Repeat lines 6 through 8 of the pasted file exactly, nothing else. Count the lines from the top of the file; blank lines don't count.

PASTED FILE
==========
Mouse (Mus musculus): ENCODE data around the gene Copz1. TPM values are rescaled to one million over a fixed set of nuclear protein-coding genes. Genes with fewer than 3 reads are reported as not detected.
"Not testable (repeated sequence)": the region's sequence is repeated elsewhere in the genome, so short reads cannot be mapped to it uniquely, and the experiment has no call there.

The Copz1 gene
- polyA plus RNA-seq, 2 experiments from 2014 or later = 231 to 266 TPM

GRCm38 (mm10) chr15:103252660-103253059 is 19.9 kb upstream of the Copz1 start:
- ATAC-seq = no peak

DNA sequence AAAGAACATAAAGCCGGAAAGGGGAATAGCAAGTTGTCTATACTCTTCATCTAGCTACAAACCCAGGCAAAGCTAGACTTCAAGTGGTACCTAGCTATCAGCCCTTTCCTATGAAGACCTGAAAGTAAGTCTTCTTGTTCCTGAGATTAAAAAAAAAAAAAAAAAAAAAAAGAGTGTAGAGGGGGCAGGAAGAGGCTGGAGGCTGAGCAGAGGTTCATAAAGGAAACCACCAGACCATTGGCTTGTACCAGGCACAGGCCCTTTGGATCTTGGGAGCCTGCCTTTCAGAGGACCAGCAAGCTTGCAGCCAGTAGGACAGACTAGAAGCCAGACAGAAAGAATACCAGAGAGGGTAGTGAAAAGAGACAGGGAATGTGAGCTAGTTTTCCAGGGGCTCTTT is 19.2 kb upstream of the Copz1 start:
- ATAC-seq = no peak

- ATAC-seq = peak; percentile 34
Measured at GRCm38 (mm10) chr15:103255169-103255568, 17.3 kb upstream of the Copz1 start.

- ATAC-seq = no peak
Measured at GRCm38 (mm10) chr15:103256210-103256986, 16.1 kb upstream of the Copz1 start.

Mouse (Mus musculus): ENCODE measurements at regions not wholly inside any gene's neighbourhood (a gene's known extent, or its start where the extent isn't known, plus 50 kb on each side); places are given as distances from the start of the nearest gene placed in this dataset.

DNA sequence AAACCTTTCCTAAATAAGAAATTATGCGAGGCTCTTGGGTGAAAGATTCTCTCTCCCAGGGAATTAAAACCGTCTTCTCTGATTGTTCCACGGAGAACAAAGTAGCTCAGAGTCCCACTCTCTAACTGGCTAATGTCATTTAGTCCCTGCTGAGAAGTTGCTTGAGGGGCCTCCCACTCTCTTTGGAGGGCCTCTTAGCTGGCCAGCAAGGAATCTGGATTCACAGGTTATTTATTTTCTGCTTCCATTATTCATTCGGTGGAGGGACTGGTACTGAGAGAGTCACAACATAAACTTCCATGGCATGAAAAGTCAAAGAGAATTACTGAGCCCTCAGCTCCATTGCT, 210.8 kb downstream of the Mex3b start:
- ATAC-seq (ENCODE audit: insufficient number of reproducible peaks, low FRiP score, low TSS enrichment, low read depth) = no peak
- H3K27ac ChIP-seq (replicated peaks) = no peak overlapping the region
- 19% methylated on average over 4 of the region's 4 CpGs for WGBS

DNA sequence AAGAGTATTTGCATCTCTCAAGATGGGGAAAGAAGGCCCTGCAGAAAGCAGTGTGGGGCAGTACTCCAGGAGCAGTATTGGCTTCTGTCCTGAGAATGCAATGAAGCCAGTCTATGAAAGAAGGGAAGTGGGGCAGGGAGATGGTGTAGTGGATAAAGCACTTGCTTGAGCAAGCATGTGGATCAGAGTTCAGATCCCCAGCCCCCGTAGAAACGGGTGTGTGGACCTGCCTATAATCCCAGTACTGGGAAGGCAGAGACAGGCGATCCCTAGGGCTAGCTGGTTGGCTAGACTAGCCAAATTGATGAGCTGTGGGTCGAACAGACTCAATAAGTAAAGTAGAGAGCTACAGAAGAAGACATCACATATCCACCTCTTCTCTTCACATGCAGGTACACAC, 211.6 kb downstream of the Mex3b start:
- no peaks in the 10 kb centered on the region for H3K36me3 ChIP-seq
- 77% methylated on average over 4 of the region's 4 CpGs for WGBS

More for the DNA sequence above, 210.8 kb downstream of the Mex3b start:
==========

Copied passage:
- ATAC-seq = no peak

DNA sequence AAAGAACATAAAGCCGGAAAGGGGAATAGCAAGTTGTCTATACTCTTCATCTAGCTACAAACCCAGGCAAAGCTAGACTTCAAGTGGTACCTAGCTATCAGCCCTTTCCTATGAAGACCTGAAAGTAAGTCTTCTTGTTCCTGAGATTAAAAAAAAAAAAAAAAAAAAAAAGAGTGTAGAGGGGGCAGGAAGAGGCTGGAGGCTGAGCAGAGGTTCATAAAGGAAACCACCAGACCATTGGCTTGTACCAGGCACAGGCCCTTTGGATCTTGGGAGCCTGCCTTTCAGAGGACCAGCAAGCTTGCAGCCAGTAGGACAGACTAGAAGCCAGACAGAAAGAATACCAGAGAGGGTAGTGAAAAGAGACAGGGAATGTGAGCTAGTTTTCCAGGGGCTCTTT is 19.2 kb upstream of the Copz1 start:
- ATAC-seq = no peak